Next, detail what you can offer the company. Ask yourself why you're suited to the role and cover any relevant skills or experience. If you lack practical work experience instead draw attention to your academic achievements, such as contributing to university publications, which developed written communication, attention to detail and teamworking skills. Or how you applied skills learned on your physical therapy degree during your time as a physio assistant for university sport teams.
Conclude your personal statement by highlighting your career goals. For example, 'I am looking to start my career in the exciting world of publishing and to develop the skills learned through my university studies and internships.'
It's up to you how you present this information; there is no hard and fast rule. However, personal statements are generally displayed as a single paragraph, without a title or subheading. You'll need to keep it consistent with the rest of your CV formatting, meaning that the font size and type will need to be the same throughout your document.
Also, consider the voice and tense you'd like to use. Personal statements can be written in either the first or third person, but you'll need to maintain this voice throughout - don't switch between the two.
Take a look at how to write a CV.
How can I make it stand out to employers?
- 'Remember that first impressions count so make sure you're giving the recruiter a comfortable reading experience. Layout and clarity are crucial,' says David.
- Tailor your CV personal statement (and CV in general) to each application.
- Be honest. Untruths are easy to uncover and lying on your CV is a criminal offence.
- Provide evidence of skills and experience but remember to keep it brief. For example, 'experienced event manager, who led a team to organise a charity ball for 150 people, raising £5,000 - a 20% increase on previous years.'
- Use the job description to help form your CV personal profile.
- Stick to the word limit.
- Check for spelling and grammar mistakes. The personal summary sits at the top of your CV so any errors will be immediately apparent.
- 'Keep it fresh. It needs to be reviewed in each application you make so consider something new to say each time,' adds David.
- Read it aloud once you've finished writing to make sure it flows.
- Copy and paste from your cover letter or from online CV personal statement examples. Your personal summary needs to be unique and personal to you.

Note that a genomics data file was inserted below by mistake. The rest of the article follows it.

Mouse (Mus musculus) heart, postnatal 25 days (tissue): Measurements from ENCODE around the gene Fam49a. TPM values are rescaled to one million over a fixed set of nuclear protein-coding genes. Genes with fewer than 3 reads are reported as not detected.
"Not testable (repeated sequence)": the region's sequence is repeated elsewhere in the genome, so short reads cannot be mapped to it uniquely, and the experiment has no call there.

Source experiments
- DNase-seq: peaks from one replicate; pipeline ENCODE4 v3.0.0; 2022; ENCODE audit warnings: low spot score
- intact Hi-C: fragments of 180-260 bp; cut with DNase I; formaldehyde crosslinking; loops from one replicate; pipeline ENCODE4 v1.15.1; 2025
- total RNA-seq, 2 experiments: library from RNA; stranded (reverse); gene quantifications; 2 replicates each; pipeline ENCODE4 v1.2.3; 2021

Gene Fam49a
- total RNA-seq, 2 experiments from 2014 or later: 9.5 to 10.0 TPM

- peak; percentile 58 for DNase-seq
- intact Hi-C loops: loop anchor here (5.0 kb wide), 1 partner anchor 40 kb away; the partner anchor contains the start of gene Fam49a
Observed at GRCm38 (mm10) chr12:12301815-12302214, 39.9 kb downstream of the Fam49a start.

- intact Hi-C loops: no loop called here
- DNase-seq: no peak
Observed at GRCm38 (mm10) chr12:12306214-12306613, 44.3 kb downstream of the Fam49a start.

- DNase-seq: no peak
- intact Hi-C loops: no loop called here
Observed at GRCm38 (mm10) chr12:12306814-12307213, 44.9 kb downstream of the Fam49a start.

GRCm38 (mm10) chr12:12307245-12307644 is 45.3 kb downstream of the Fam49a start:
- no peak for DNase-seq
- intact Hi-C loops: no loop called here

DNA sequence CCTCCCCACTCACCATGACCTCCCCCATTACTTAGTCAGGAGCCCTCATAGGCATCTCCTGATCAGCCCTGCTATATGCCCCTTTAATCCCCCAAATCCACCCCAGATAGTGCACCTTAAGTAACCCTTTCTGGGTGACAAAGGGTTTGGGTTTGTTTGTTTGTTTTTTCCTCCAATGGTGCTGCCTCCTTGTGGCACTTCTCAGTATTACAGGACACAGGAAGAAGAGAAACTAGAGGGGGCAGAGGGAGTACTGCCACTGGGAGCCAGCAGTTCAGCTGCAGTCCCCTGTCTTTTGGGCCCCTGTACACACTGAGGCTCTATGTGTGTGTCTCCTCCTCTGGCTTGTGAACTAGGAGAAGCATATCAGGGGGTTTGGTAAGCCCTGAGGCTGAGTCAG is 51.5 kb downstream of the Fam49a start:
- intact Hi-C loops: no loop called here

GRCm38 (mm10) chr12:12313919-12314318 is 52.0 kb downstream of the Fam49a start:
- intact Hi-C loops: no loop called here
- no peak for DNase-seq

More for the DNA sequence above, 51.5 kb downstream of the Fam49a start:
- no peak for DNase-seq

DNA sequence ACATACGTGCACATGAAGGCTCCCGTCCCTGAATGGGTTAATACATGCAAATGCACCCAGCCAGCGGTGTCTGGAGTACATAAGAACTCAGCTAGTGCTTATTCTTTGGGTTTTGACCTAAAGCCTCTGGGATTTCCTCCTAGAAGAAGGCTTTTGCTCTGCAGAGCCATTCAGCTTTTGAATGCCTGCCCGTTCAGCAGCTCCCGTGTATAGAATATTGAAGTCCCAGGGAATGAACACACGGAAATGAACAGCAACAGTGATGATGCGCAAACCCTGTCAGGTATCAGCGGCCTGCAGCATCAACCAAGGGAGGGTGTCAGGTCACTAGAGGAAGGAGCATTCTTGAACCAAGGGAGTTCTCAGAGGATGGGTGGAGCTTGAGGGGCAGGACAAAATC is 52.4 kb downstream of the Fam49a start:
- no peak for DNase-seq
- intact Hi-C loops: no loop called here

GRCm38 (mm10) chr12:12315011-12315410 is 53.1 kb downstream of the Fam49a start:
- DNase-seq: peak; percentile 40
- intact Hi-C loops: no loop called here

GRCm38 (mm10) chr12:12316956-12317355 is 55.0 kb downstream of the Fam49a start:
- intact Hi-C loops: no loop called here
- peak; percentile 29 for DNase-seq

- Include unnecessary personal information such as your age, marital status etc.
- Use clichés, slang or jargon.
- Use bland, empty statements like 'I work well independently and as part of a team'. This tells employers absolutely nothing about what you’re capable of.
- Overuse buzzwords.
- Include quotes from previous employers.
- Ramble. Recruiters don't have time to read through waffle, so get to the point.
Think about the connotations of the words you use - 'currently studying' implies things might change, 'trying' implies failure, 'might' or 'maybe' sounds like you're not sure. The words you use have power so choose them carefully. You want to sound confident, positive and enthusiastic.
Find out more about the top 7 CV mistakes.
CV personal statement examples
To help you get started take a look at the following CV personal profile examples.
As a recent graduate from the University of Townville, with a 2:1 honours degree in marketing, I have undertaken internships at industry-leading agencies such as Beyond Imagination and Noah Freemans. These placements have allowed me to develop sector knowledge and gain hands on experience, as well as expand transferable skills such as commercial awareness, communication and negotiation and analytical skills. My career aim is to gain a role which allows me to further my expertise and take on increased responsibility at a market-leading digital marketing agency.
I am a highly motivated 2:1 forensic science graduate from Groveshire University, looking to secure a graduate position that enables me to use and develop my analytical, attention to detail and communication skills. I have gained relevant experience in both scientific and hospital laboratories, which allowed me to build on my problem solving, concentration and team working skills. My career goal is to assume a role that enables me to analyse and interpret forensic data and to eventually move into crime scene investigation.
Remember; avoid copying and pasting ready-made examples. Instead use them as a guide to craft your own, tailored CV personal statement. Take a look at our example CVs.
Find out more
- Learn more about applying for jobs.
- Get more advice on CVs and cover letters.